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Inaction in Dealey


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Amazing bunch; those United States Secret Service Agents on "protective detail" November 22, 1963!

"Dr. Charles Crenshaw’s Description of Bizarre Events

On November 22, 1963, Dr. Charles A. Crenshaw was a thirty-year-old attending physician at Parkland Memorial Hospital. Years later Crenshaw wrote his recollections of pandemonium mixed with grief and naked aggression at the hospital where Kennedy was taken immediately after being shot. The following is an excerpt from Dr. Crenshaw’s book, JFK: Conspiracy of Silence (1992):

Once we reached the bottom of the stairwell, we opened the door and rushed into the emergency room. There is always a commotion around trauma, but what I saw was sheer bedlam. As we flew by the nurses’ station, I yelled, "Which room?" A nurse with tears streaming down her face raised one finger.

I looked to my left and saw a man in a suit running. To my amazement, another man in a suit jumped in his path and smashed a Thompson submachine gun across his chest and face. The first man’s eyes immediately turned glassy, and he fell against a gray tile wall, and slithered to the floor unconscious. When I heard that gun slam against his face, I just knew the man’s jaw was broken. *Normally, I would have rushed over and treated the poor guy, but the president of the United States was waiting for me, and his condition was worse than broken bones. I was to learn later that the man with the gun was a Secret Service agent, and the one who had been hit was an FBI agent.

(C. Crenshaw, et al, JFK: Conspiracy of Silence, 1992, p. 75)

Kennedy was dead at 12:30PM and had even been waiting in the limousine before he was "rushed in."

They should have treated the assaulted FBI Agent.

Who did this? Kellerman, who did NOTHING but turn around and look at JFK, when Kennedy was obviously hit and needed his help!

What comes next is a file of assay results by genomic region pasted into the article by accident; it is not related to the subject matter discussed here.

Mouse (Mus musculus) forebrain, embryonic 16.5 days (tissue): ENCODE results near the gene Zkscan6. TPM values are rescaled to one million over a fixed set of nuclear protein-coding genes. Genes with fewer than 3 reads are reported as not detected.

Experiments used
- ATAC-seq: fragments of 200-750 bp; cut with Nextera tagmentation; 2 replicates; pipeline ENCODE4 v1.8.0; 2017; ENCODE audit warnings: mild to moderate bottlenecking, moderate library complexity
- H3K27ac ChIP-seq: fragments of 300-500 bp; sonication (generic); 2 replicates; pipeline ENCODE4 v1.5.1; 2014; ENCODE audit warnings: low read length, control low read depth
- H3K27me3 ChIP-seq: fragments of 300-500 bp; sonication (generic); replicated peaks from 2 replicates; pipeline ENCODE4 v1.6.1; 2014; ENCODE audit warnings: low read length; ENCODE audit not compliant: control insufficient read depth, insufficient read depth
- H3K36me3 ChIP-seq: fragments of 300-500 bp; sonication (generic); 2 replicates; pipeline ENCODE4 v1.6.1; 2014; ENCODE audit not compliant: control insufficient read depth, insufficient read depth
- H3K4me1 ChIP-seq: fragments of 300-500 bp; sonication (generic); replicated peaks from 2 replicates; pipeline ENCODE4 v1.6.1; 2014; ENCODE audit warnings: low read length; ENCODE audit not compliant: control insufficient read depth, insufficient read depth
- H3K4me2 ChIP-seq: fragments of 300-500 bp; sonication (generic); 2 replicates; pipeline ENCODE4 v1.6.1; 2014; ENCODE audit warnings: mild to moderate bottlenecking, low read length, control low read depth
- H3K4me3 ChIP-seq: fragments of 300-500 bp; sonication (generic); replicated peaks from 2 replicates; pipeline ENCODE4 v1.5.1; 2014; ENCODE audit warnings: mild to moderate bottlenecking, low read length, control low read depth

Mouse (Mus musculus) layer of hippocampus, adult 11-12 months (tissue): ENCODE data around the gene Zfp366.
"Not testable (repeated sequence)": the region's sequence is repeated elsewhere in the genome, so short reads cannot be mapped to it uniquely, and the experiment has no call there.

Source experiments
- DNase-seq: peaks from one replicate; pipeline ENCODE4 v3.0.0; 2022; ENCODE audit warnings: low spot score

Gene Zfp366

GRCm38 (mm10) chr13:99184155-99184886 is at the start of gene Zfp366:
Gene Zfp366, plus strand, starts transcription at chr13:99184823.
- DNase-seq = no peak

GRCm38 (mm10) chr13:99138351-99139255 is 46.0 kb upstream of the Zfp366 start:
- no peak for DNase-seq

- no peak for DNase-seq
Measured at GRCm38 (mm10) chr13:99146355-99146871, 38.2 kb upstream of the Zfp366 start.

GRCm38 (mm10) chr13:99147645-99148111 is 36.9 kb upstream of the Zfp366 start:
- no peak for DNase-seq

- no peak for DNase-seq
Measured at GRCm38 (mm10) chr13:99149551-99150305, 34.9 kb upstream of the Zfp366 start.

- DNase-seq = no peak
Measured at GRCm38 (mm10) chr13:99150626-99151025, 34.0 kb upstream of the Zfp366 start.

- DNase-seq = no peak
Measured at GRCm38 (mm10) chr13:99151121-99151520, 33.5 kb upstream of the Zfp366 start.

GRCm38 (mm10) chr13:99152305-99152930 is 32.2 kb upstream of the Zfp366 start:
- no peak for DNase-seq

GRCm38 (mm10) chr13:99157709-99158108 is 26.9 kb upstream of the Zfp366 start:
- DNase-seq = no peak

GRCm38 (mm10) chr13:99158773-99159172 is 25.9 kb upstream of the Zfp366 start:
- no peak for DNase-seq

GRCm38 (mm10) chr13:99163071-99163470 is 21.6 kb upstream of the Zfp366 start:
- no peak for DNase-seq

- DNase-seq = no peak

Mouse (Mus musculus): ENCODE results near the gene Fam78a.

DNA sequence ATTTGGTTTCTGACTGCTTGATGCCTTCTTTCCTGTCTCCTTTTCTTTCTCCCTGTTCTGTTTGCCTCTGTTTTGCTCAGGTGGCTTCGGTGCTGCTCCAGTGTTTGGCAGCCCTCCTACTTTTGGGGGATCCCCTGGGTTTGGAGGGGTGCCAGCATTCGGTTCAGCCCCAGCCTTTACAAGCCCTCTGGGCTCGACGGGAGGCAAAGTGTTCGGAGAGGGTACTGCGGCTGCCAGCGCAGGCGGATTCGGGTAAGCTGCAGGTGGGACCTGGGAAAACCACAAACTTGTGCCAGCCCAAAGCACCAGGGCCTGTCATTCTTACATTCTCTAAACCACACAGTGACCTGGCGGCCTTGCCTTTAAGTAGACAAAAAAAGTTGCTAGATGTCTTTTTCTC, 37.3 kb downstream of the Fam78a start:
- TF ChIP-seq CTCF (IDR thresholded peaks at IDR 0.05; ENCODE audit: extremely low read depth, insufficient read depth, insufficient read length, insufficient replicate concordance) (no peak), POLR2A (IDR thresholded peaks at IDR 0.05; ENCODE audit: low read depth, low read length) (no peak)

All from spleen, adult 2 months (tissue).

Great bunch, these Agents in Dealy.

*“Normally” has no place in the case of the public murder of President John F. Kennedy, since things like this are buried and dismissed routinely.

Edited by Peter McGuire
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Amazing bunch; those United States Secret Service Agents on "protective detail" November 22, 1963!

"Dr. Charles Crenshaw’s Description of Bizarre Events

On November 22, 1963, Dr. Charles A. Crenshaw was a thirty-year-old attending physician at Parkland Memorial Hospital. Years later Crenshaw wrote his recollections of pandemonium mixed with grief and naked aggression at the hospital where Kennedy was taken immediately after being shot. The following is an excerpt from Dr. Crenshaw’s book, JFK: Conspiracy of Silence (1992):

Once we reached the bottom of the stairwell, we opened the door and rushed into the emergency room. There is always a commotion around trauma, but what I saw was sheer bedlam. As we flew by the nurses’ station, I yelled, "Which room?" A nurse with tears streaming down her face raised one finger.

I looked to my left and saw a man in a suit running. To my amazement, another man in a suit jumped in his path and smashed a Thompson submachine gun across his chest and face. The first man’s eyes immediately turned glassy, and he fell against a gray tile wall, and slithered to the floor unconscious. When I heard that gun slam against his face, I just knew the man’s jaw was broken. *Normally, I would have rushed over and treated the poor guy, but the president of the United States was waiting for me, and his condition was worse than broken bones. I was to learn later that the man with the gun was a Secret Service agent, and the one who had been hit was an FBI agent.

(C. Crenshaw, et al, JFK: Conspiracy of Silence, 1992, p. 75)